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.NET Memory Leaks

Conceptually I knew that eventually there would be a need to diagnose a memory leak problem in a .NET application. Sure a garbage collected environment automatically sorts out whole sets of memory problems, but it doesn’t stop memory leaks where you put an object in some container and “forget” about it. You legitimately need the container to hang around, but the object should have been chucked in the garbage. Its actually quite easy to do, so its surprising that four years of C# development work has passed without the need to resolve a memory leak issue until today.

There have more than likely been other memory leaks but they haven’t become an issue. The vast memory available in modern machines and the typical life cycle of some classes of programs help to hide the occurrence of memory leaks. For example an end user closing their application at “quittin time” means that most Windows form app scenarios get a clean start every day. This a cheat’s way of resolving memory leaks!

Experience with C++ has shown, you don’t stuff around with trying to sort out memory leaks using manual coding techniques. The best approach is to leverage a tool otherwise you waste a ton of time. The first tool I tried was the beta release of dotTracer 2.0 from http://jetbrains.com. Being somewhat of a collector in nature, dotTracer was tried first because of a recent purchase of Resharper which has been going well. Unfortunately the beta functionality wasn’t quite there yet to practically resolve the memory leak issue.

Since I already have Purify for all C++ memory analyis, it was worth giving it a go on a .NET problem. Running a .NET program through Purify memory analysis resulted in sluggish performance for the application during profiling. It was bearable but .NET specific memory profilers seem to run the profiled apps much faster. Quick app runs make it easier to go through a debug cycle and chase down problems. Also the user interface for analyzing object instance differences was hard to work with.

The next memory profiler that was used was from http://memprofiler.com. I had actually experimented with it out of interest a while back. My memory of it was of an intimidating user interface i.e. hundreds of thousands of object references staring at you from behind a grid. Now that there was a real problem to sort out, some effort was put into understanding the user interface. It turned out to be very effective in identifying which objects shouldn’t be around and traversing the object relationships to figure out what is keeping them around. The first impression is that fancy graphics showing object relationships via graphical links/trees should be an easier to use metaphor for identifying memory leaks. In practice it turns out that being able to quickly traverse the relationships between the objects in memory is more useful in identifying the cause of objects hanging around when they shouldn’t.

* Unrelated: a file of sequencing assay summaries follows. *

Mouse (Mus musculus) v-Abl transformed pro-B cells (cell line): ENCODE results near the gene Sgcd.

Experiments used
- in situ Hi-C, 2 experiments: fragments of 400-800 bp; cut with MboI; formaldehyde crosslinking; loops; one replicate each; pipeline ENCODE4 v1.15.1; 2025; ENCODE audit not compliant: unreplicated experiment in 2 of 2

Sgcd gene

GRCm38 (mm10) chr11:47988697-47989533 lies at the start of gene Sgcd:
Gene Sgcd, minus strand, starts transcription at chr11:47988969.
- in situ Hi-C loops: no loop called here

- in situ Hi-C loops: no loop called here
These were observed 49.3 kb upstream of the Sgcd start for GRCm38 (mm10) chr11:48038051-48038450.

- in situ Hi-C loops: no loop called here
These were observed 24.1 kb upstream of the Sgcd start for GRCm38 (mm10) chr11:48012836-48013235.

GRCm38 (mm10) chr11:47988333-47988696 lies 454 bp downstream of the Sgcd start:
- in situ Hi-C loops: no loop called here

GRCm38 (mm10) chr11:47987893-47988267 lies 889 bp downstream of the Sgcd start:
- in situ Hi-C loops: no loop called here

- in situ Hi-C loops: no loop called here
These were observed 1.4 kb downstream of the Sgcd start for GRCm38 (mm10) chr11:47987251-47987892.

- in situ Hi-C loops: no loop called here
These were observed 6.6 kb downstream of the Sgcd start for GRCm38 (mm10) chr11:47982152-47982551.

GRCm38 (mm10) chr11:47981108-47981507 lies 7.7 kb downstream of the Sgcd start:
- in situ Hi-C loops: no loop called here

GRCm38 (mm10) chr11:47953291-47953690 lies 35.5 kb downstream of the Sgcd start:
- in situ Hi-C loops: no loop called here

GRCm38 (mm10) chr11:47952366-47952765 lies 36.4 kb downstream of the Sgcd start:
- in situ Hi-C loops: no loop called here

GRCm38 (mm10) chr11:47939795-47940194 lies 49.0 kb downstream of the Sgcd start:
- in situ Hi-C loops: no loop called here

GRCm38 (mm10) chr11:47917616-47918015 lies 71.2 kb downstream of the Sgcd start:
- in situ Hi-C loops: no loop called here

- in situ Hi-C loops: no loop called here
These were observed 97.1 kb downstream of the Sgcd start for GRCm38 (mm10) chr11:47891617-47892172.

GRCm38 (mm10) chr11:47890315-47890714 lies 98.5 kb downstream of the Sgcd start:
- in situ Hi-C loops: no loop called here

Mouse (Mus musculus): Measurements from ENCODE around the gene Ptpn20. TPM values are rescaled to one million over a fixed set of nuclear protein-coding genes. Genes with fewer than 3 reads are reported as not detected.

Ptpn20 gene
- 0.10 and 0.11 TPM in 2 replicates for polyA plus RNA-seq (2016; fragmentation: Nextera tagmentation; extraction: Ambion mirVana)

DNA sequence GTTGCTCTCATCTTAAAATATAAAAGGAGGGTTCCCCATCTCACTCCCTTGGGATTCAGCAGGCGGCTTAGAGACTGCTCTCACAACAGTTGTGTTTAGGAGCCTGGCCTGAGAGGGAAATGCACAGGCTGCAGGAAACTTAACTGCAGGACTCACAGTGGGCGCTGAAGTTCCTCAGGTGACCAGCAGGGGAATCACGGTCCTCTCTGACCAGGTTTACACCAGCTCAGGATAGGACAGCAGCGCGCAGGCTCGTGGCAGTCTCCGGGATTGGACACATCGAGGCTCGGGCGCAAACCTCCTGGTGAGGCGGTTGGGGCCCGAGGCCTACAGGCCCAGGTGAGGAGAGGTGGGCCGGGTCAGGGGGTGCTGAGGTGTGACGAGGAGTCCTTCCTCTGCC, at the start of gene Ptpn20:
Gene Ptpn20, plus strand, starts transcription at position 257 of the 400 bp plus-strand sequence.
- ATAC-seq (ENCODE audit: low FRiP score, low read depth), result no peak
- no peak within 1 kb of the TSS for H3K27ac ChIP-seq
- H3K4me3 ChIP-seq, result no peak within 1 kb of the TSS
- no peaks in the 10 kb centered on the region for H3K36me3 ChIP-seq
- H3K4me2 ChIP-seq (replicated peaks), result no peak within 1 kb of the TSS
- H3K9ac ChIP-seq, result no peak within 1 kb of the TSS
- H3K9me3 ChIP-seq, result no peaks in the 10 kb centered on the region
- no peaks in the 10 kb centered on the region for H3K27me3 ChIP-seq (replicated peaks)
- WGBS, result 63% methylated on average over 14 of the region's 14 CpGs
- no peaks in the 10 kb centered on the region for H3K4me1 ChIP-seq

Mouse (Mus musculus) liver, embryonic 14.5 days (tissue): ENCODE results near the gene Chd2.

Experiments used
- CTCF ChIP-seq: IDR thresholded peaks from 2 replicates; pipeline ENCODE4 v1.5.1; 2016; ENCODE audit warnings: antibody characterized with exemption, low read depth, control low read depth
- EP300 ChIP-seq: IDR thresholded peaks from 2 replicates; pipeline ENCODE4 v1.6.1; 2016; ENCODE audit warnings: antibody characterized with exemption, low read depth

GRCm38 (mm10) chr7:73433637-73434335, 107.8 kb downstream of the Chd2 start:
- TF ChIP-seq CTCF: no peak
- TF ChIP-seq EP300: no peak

Memory leak identification in .NET is based around running a program to a certain point and then taking a snapshot. This acts as a base line for the objects you expect to be in memory. You then perform a program task and complete the task so that you would expect the managed object status to be the same as that in the base line snapshot. An example is closing a form once you’ve done with the form. The memory profiler’s comparison tool can then be used to look at the difference in object instances between the base line and another snapshot. The live objects in this difference set are the potential memory leaks.

Cutting a long story short, my memory problem was identified by using the http://memprofiler.com tool. It was due to an interaction between a long lived business object list and a shorter lived form. The form subscribed to a ListChanged event in the business object but didn’t unsubscribe when the form was closed. So even though the form was closed, the long lived business object kept the form object from being garbage collected. Form references were being accumulated in the ListChanged delegate’s linked list causing the memory leak. Being a cheapskate I’ll hold off buying the profiler tool until its next needed, but at least then its a straight forward buy based on experience.


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